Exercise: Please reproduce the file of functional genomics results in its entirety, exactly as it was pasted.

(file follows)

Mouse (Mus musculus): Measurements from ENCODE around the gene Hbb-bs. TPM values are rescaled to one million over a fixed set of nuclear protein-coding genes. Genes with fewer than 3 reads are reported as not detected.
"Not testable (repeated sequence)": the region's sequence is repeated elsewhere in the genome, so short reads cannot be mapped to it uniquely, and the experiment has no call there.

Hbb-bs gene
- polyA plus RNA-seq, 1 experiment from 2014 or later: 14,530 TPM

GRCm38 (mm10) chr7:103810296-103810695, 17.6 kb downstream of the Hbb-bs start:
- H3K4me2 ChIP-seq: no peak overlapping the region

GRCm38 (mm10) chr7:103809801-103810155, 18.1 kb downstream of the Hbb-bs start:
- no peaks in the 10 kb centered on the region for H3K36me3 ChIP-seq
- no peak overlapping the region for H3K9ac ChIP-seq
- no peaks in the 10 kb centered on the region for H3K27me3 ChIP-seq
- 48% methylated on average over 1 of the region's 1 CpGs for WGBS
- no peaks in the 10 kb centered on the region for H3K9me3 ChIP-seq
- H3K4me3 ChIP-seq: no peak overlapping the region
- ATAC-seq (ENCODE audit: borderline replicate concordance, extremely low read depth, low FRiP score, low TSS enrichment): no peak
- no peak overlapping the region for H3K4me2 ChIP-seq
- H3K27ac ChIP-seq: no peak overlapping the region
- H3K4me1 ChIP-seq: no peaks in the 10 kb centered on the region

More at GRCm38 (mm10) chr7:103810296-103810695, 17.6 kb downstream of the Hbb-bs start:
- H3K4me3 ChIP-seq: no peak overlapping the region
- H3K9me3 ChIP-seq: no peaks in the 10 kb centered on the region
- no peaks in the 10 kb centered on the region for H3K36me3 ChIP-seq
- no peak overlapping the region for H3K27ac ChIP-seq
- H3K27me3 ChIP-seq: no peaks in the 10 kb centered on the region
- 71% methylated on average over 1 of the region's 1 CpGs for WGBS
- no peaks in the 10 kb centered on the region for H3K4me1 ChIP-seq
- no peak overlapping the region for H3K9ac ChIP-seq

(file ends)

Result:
Mouse (Mus musculus): Measurements from ENCODE around the gene Hbb-bs. TPM values are rescaled to one million over a fixed set of nuclear protein-coding genes. Genes with fewer than 3 reads are reported as not detected.
"Not testable (repeated sequence)": the region's sequence is repeated elsewhere in the genome, so short reads cannot be mapped to it uniquely, and the experiment has no call there.

Hbb-bs gene
- polyA plus RNA-seq, 1 experiment from 2014 or later: 14,530 TPM

GRCm38 (mm10) chr7:103810296-103810695, 17.6 kb downstream of the Hbb-bs start:
- H3K4me2 ChIP-seq: no peak overlapping the region

GRCm38 (mm10) chr7:103809801-103810155, 18.1 kb downstream of the Hbb-bs start:
- no peaks in the 10 kb centered on the region for H3K36me3 ChIP-seq
- no peak overlapping the region for H3K9ac ChIP-seq
- no peaks in the 10 kb centered on the region for H3K27me3 ChIP-seq
- 48% methylated on average over 1 of the region's 1 CpGs for WGBS
- no peaks in the 10 kb centered on the region for H3K9me3 ChIP-seq
- H3K4me3 ChIP-seq: no peak overlapping the region
- ATAC-seq (ENCODE audit: borderline replicate concordance, extremely low read depth, low FRiP score, low TSS enrichment): no peak
- no peak overlapping the region for H3K4me2 ChIP-seq
- H3K27ac ChIP-seq: no peak overlapping the region
- H3K4me1 ChIP-seq: no peaks in the 10 kb centered on the region

More at GRCm38 (mm10) chr7:103810296-103810695, 17.6 kb downstream of the Hbb-bs start:
- H3K4me3 ChIP-seq: no peak overlapping the region
- H3K9me3 ChIP-seq: no peaks in the 10 kb centered on the region
- no peaks in the 10 kb centered on the region for H3K36me3 ChIP-seq
- no peak overlapping the region for H3K27ac ChIP-seq
- H3K27me3 ChIP-seq: no peaks in the 10 kb centered on the region
- 71% methylated on average over 1 of the region's 1 CpGs for WGBS
- no peaks in the 10 kb centered on the region for H3K4me1 ChIP-seq
- no peak overlapping the region for H3K9ac ChIP-seq